You Gotta Be Joking
The Sha'Carri Richardson Olympics ban is today's infuriating outrage
Sha'Carri Richardson broke a rule. She tested positive for marijuana, and under USADA rules, that's not allowed. If you're someone who lives and dies by the letter of the law, and doesn't care about context or whether the rule makes any sense, you can sit smugly back and say she's getting what she deserves.
If, on the other hand, you are a caring human being, you may be interested in the details...and be warned that the details are enraging. Richardson is a 21-year-old sprinter who won the NCAA championship in the 100m as a freshman by setting a new college record, then burst onto the international scene with scorching times peaking at 10.72, which made her the sixth-fastest woman in world history. At the Olympic trials in June, she ran a wind-aided 10.64 in the semifinals, which was the eight-fastest time ever run and, without the breeze, would have made her the second-fastest woman ever after Florence Griffith-Joyner. In the finals, she booked her ticket to Tokyo:
It was the best story of the trials, and with her Flo-Jo style nails and bright hair and her unapologetically brash style, she instantly became an internet sensation. Personally, I flagged the 100m women's racing in Tokyo as the most exciting event of the Olympics, and all because of her.
There's another part of this story, too, and it's a part that made Richardson's achievements even more profound: A week before racing, she found out from a reporter that her biological mother had died. Details are still emerging about her family dynamic, but it appears from stories like this that Richardson was raised in Dallas by her grandmother:
During Richardson’s youth in South Dallas, her grandmother showed her an old plaque full of track and field medals that Richardson’s mother had won. “Dang,” Richardson remembers thinking. “I want one of those.” She won plenty of them, and the sport carried her to college.
When she received the news about her mom, it sent her into an "emotional panic," and she coped with marijuana. (It's also worth noting that she did so in Oregon, where it's legal.) Even burdened by that news, and, in her words, "blinded by sadness," she succeeded brilliantly at the trials. But then, of course, she tested positive, accepted a one-month suspension, and now all her results from the trials are thrown out and she can't compete in the 100m in Tokyo.
It's hard to write the rest of this story without succumbing to total anger at how she's been screwed over by a ridiculous, unnecessary rule. Marijuana, it's almost needless to say, is not a performance-enhancing drug. However you feel about it, it is now legal in many states, and we are approaching the day—a day that will come sooner than you think—when it's blanket legal for recreational use across America. The fact that it's banned by the USADA is already a throwback to the social mores of a time that has passed. Here's the explanation on their site:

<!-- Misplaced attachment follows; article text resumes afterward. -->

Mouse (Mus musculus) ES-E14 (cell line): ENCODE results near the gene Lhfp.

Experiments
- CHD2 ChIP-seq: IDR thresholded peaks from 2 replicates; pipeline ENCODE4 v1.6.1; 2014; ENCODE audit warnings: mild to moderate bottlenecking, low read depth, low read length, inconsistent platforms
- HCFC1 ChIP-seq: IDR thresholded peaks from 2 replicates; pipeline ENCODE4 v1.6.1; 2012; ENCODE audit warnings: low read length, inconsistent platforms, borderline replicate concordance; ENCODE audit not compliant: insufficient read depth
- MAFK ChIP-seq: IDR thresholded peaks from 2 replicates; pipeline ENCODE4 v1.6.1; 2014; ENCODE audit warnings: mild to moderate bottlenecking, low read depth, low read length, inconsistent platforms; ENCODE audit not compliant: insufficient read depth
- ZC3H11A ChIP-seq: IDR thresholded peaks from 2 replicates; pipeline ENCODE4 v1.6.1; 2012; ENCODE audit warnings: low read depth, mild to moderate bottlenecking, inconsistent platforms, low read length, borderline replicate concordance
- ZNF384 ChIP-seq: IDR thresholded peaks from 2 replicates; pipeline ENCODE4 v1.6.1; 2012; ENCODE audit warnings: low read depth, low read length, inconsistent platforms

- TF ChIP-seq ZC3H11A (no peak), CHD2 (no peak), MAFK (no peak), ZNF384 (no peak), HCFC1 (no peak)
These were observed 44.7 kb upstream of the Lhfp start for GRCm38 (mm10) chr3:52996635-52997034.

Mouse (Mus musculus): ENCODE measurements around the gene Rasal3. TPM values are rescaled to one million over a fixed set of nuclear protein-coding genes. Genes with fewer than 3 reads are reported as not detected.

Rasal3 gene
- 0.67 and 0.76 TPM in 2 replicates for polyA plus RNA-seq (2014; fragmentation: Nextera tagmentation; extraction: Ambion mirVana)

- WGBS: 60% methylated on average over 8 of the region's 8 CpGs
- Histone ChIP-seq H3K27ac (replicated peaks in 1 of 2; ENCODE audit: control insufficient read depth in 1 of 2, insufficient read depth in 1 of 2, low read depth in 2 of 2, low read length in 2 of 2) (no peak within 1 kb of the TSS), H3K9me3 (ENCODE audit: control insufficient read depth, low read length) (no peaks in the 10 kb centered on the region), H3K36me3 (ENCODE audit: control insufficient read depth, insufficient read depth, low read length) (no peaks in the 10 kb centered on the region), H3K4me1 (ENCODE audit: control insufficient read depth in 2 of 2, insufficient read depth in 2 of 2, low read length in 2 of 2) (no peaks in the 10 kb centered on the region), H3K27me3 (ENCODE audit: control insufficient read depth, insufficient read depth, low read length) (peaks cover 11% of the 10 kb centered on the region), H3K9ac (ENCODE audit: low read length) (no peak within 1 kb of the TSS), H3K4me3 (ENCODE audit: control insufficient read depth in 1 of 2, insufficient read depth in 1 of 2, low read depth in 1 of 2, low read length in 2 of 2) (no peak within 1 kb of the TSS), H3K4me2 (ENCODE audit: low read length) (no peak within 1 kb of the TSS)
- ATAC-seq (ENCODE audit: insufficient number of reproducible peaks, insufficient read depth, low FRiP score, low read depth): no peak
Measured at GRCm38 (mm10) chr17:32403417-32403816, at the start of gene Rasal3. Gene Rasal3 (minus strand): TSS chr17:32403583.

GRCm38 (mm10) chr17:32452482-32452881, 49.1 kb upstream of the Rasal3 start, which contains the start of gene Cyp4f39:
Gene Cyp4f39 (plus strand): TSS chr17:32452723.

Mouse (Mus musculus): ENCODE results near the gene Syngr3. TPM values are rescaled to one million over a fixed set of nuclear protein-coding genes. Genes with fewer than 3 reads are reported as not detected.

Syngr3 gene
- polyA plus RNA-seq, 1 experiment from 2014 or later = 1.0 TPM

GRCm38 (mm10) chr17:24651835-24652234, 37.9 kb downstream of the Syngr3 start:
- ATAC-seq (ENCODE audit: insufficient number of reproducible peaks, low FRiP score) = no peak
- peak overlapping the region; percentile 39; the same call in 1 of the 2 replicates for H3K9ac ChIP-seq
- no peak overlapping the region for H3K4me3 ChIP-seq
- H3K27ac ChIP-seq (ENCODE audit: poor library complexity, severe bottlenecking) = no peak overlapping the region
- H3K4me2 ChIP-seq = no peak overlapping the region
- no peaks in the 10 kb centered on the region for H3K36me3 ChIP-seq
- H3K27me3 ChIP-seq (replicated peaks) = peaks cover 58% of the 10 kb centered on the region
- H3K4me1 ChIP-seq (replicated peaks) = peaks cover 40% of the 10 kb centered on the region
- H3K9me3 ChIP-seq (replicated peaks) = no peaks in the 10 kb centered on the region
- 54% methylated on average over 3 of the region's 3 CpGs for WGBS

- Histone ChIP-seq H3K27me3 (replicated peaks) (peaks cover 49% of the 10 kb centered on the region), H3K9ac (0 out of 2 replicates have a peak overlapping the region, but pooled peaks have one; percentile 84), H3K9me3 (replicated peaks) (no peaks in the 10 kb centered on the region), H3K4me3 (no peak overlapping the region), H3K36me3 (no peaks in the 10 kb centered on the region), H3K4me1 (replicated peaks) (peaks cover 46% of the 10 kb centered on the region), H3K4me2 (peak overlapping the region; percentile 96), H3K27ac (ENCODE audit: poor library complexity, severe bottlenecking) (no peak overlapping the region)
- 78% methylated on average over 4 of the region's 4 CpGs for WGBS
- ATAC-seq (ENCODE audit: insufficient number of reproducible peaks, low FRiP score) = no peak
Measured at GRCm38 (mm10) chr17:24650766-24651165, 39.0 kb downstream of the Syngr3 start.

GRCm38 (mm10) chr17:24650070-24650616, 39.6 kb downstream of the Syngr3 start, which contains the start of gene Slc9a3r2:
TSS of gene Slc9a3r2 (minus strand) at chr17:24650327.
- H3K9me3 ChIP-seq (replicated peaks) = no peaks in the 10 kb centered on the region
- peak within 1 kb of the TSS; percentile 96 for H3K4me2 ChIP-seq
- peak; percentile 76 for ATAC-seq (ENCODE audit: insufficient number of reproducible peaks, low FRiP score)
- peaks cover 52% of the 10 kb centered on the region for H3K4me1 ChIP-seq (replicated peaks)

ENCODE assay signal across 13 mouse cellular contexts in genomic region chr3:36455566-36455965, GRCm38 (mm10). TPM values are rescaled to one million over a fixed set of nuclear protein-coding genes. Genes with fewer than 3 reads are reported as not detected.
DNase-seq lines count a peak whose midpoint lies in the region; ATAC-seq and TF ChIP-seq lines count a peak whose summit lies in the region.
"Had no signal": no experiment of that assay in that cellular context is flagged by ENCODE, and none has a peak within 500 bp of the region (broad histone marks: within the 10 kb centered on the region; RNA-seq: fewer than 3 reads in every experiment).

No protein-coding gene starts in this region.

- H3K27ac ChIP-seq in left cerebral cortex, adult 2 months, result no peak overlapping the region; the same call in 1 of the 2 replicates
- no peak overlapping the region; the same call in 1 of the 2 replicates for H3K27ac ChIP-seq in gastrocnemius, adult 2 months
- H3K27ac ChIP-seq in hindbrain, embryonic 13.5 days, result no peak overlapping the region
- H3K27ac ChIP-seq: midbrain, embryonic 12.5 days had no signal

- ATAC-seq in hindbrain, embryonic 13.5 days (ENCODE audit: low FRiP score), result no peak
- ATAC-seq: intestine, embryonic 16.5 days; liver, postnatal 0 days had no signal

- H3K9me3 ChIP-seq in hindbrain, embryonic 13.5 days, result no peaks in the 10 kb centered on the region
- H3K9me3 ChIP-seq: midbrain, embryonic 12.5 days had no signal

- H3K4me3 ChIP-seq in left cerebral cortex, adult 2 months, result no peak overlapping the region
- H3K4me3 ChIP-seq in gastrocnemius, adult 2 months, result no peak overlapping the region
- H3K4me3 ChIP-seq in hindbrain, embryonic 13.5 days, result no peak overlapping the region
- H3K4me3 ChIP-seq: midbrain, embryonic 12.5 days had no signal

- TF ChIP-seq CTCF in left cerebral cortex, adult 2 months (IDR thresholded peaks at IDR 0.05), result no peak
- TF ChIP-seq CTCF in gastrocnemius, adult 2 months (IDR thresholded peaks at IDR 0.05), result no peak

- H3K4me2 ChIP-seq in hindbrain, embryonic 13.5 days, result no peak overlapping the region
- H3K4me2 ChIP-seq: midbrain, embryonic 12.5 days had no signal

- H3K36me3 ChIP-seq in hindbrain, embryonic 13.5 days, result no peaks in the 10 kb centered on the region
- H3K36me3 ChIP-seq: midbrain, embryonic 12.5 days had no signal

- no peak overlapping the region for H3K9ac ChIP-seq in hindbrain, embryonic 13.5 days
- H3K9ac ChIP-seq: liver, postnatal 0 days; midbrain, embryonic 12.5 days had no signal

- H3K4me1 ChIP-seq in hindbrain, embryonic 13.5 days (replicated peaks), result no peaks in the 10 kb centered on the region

For something to be added to the WADA Prohibited List, it must meet two of the three inclusion criteria: a) it poses a health risk to athletes b) it has the potential to enhance performance and c) it violates the spirit of sport....
- “Athletes who smoke cannabis or Spice in-competition potentially endanger themselves and others because of increased risk taking, slower reaction times and poor executive function or decision making.”
- “Based on current animal and human studies as well as on interviews with athletes and information from the field, cannabis can be performance enhancing for some athletes and sports disciplines.”
- “Use of illicit drugs that are harmful to health and that may have performance-enhancing properties is not consistent with the athlete as a role model for young people around the world”.
For nos. 1 and 3, the hypocrisy is wild, and it is obvious. Do they ban alcohol? Do they ban cigarettes? Of course not! Which means they're grouping marijuana with harder drugs in a way that much of the country has already moved past, and which the rest will move past before long. As for no. 2, it is absolutely not performance enhancing in sprinting—there's a reason players are no longer suspended for it in the MLB, NHL, NFL, or NBA—and the great irony of the whole thing is that the most beneficial version of cannabis in other sports, CBD, is off the banned list as of 2019!
All of this sucks so much, and Sha'Carri Richardson is a victim of a pointless rule that should not be in place, and probably won't be in another four years. For the crime of using marijuana at a time of almost unbelievable emotional stress, one of the best athletes in American history is being denied a chance to compete on the world's biggest stage.
For her part, Richardson is saying all the right things, blaming herself, and etc. There will not be an appeal. But it's a shame that she feels she has to apologize, or that her agents are guiding her to show contrition. She deserves to feel righteous anger instead.
There are also sad parallels here to the NCAA; like that organization, the IOC and USOC makes money off the backs of their athletes, and then punishes them for petty crimes that don't even jibe with the moral code of American society.
Sha'Carri Richardson was screwed over, and then forced to apologize to the people trying to ruin her career. The only thing she should be—the only thing we should be—is purely, bitterly mad.